Backed by your enthusiasm and shaped by the lessons we’ve learned over the past year, Civil War Chronicles will be our second BOM offering in partnership with Marcus Brothers and Judie Rothermel, and we know you'll enjoy the improvements.
Vivian Ritter, experienced technical editor, has written the pattern directions for clarity and accuracy. Quick piecing tricks are included. For those who prefer picture examples, improved layouts and color coding have also been added.
Finally, just in today is info on the new Gettysburg Memorial quilt kit. Order yours now!
As we get closer to the Chronicles kickoff date, we will be sharing more information about this second heirloom project reminiscent of simpler times.
Sue, Sarah, Dolores & the Homestead Hearth gang (including Harvey!)
Thursday, June 17, 2010
“What time is check-in?” the voice repeated. “We’d like to get into our room as soon as possible.”
“There is no check-in here. We’re a quilt store.”
“A quilt store?” the voice said. “I thought you were the hotel on the edge of town.”
Country Hearth Inn and Suites is a popular stopover for visitors to Mexico, but they don’t sell quilt fabric. On the flip side, Homestead Hearth doesn’t take room reservations. This little slip was easily mended, but not every phone request is so easily solved.
A second caller had a question we struggled to solve. She was working on the Civil War Tribute block of the month (BOM) and needed a tad more fabric due to a "whoops" in cutting. We got her name, phone number, and fabric requirements then scoured our records for her shipping information. No matter where we looked (in paper files or computer) she was nowhere to be found! Finally, we were forced to call her back. "I'm so embarassed," she said. "I forgot I was doing the BOM program with XYZ shop. I called you because your name was on the pattern." Mystery solved!
Not all questions come to us by telephone, sometimes they walk right in the front door. One bright, sunshiny day a pair of friendly visitors strolled in with a quilt in hand. “We’re looking for the name of this block,” they announced, unfurling a gorgeous quilt with precision piecing. We oohed, we ahhed, and then gave our best guesses. It looked like a pinwheel, but along with the pinwheel-style blocks was a troublesome (but lovely) modified sashing. Could it really be a pinwheel? No one knew. Before they left the visitors discovered a similar block in one of our 30’s display quilts, but that still didn’t help because we couldn’t remember the name.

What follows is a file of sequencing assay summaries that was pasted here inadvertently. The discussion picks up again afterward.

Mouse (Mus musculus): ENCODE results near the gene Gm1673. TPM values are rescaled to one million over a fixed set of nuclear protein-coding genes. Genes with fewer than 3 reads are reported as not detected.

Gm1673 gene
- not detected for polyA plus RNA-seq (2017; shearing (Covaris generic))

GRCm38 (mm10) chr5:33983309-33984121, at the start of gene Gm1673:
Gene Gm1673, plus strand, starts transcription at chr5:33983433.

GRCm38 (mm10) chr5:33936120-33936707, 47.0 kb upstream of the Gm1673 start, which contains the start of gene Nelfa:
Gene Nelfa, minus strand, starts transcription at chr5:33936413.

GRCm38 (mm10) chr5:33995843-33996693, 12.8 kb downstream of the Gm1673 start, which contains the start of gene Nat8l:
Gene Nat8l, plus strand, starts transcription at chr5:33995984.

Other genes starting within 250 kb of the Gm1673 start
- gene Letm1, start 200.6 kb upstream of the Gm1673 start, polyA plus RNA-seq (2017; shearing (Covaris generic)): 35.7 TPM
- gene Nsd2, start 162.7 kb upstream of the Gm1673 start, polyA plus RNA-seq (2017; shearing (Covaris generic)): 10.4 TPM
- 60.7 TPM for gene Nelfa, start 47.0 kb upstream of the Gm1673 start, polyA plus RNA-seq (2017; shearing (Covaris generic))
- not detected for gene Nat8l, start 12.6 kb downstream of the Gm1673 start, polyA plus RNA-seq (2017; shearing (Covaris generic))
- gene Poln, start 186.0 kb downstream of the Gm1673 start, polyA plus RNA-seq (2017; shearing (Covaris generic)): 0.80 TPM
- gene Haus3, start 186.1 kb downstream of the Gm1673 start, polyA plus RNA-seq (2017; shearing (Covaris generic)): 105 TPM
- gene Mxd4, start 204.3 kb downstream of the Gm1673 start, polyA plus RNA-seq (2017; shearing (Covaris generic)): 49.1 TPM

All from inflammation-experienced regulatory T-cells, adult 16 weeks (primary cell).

As you’ve probably discovered, the same quilt block can be found under several different names. Haven’t you seen all of these designs alternately referred to as Churn Dash, Shoo Fly, Monkey Wrench & who knows what else?
Regions of the country, different time periods, or even misprints can bring different titles to the same design. When we created our Civil War Tribute quilt our goal was to select blocks and titles from that time period. The battles we selected to highlight had direct significance to the war. And the blocks themselves? All were in general use but have no direct ties.
Sometimes confusion is the name of the game. Book titles, fabric lines, pattern names, and magazine issues can be hard to keep straight. Although we can’t always come up with the answers you need, we’ll be glad to try. Phone us (573-581-1966) or email (firstname.lastname@example.org) and we’ll do our best to make your life simpler.
Sue, Sarah, Dolores & the rest of the gang at Homestead Hearth
Monday, June 7, 2010
So, we've not been too good at keeping the blog updated, but a friend gave us a great idea. We're hard at work on our follow-up to Civil War Tribute. Another great quilt design using Judie Rothermel's fantastic 1800s reproductions is underway. As we've worked to incorporate so many fabulous suggestions from folks who are working on Tribute, we wondered if folks would like to see what goes into a block of the month quilt design and pattern? We'll share some of the craziness that is our daily life, give you sneak peeks at some of the quilt & more. So, whaddya think? Are you in? We'd love to hear about things you'd like to see and we'd love to have your friends join us. Watch for more in the coming week!